Forgot Password?|Close
Free Shipping to the US
Giles Newsletter
Your Cart is empty
Meissen Porcelain

Pin It

Stories in SterlingFour Centuries of Silver in New York

Margaret K. Hofer with Debra Schmidt Bach. Essays by Kenneth L. Ames, David L. Barquist and Margaret K. Hofer

Published by GILES in association with the New-York Historical Society

Add to Cart US$69.95

Published — May 2012 (UK and USA)

Dimensions — 352 pages, 279 x 216 mm (8½ x 11 in)

Illustrations — 265 colour and 175 b&w illustrations

Format — Hardback

ISBN — 978-1-904832-65-2

Press Release — Two GILES titles win AAMC awards

            —  Stories in Sterling: an enlightening survey of a...

News  —  Stories in Sterling moves to Florida

            —  Another title receives Honorable Mention

            —  Silver exhibition opens May 4

Sales Points

"It will be one of your favorite books on antique silver!" Jeff Herman, Society of American Silversmiths

Winner of an Honorable Mention in the AAMC award for an Outstanding Catalogue Based on a Permanent Collection 2011

"Helps to fill out a picture of the history of New York by providing a close-up of what were often its residents' most precious possessions" Nancy Hervey-Bathurst, The Art Newspaper

"A model of useful scholarship" Stephen May, Antiques and the Arts

"Belongs on the shelf of any student of American silver or material culture..." Dean Six, Silver

“To see one of the country’s most historically compelling silver collections without leaving home, read Stories in Sterling, the first comprehensive guide to the silver collected by the New-York Historical Society” Doris Athineos, Traditional Home

About the Book

Stories in Sterling is the first comprehensive survey of the New-York Historical Society’s superb collection of early American silver, one of the finest in the United States. It features the full range of silver works, from masterpieces like the 1772 salver by New York City silversmith Lewis Fueter, to the simpler, but no less significant teapot made for the Schuyler family by the Albany silversmith Kiliaen Van Rensselaer in 1695 – one of the earliest teapots made in New York. Seven chapters consider silver from a range of perspectives: its reflection of the multiethnic character of colonial New York; the impact of industrialization on its manufacture and consumption; its role in honouring public achievement or marking rites of passage; and, finally, its ability to express its owners’ social standing. With a wealth of related objects and original documents, Stories in Sterling is a vital reference tool for for scholars, collectors and enthusiasts of American silver and culture. It features extensive and superbly illustrated entries with full dimensions, makers’ marks and weights in troy ounces, and an appendix and checklist Accompanies a major exhibition showing at the New-York Historical Society from May 4 to September 2, 2012.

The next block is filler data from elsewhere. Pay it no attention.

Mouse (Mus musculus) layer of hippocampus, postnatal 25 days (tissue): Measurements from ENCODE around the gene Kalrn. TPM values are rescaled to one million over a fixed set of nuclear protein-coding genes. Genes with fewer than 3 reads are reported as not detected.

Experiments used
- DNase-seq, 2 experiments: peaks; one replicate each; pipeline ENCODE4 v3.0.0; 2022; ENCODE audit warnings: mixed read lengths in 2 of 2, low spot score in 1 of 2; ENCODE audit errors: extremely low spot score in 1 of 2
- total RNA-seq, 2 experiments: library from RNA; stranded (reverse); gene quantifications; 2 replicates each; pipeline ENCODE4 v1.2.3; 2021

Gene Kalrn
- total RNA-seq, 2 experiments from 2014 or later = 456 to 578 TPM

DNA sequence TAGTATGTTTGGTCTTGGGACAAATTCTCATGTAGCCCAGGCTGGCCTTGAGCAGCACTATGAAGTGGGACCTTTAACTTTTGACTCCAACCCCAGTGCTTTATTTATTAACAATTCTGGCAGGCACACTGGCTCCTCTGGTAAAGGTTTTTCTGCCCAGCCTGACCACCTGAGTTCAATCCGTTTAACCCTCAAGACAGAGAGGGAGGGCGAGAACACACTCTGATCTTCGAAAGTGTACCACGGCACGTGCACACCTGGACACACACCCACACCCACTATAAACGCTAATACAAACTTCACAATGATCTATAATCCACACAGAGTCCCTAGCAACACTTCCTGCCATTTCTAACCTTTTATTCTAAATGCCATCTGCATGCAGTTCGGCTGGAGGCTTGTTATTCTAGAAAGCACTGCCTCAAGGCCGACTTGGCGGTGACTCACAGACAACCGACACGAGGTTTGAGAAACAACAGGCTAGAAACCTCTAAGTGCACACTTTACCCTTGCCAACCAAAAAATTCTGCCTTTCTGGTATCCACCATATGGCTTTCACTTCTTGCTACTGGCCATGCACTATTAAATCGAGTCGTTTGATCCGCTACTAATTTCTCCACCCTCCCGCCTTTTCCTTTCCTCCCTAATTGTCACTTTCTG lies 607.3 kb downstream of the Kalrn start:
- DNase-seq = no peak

About the Author(s)

Margaret K. Hofer is curator of Decorative Arts at the New-York Historical Society, where she has organized numerous exhibitions, including A New Light on Tiffany (2007), which she co-authored. Debra Schmidt Bach, associate curator at the New-York Historical Society organized the exhibition The Grateful Dead: Now Playing at the New-York Historical Society,(2010). Kenneth Ames is professor of American Decorative Arts and Material Culture of the 18th and 19th-centuries at the Bard Graduate Center, New York. His publications include Beyond Necessity: Art in the Folk Tradition; Death in the Dining Room and Other Tales of Victorian Culture (1995). David Barquist is curator of American Decorative Arts at Philadelphia Museum of Art, and a scholar on colonial New York silver. He is the author of Myer Myers Jewish Silversmith in Colonial New York(2001).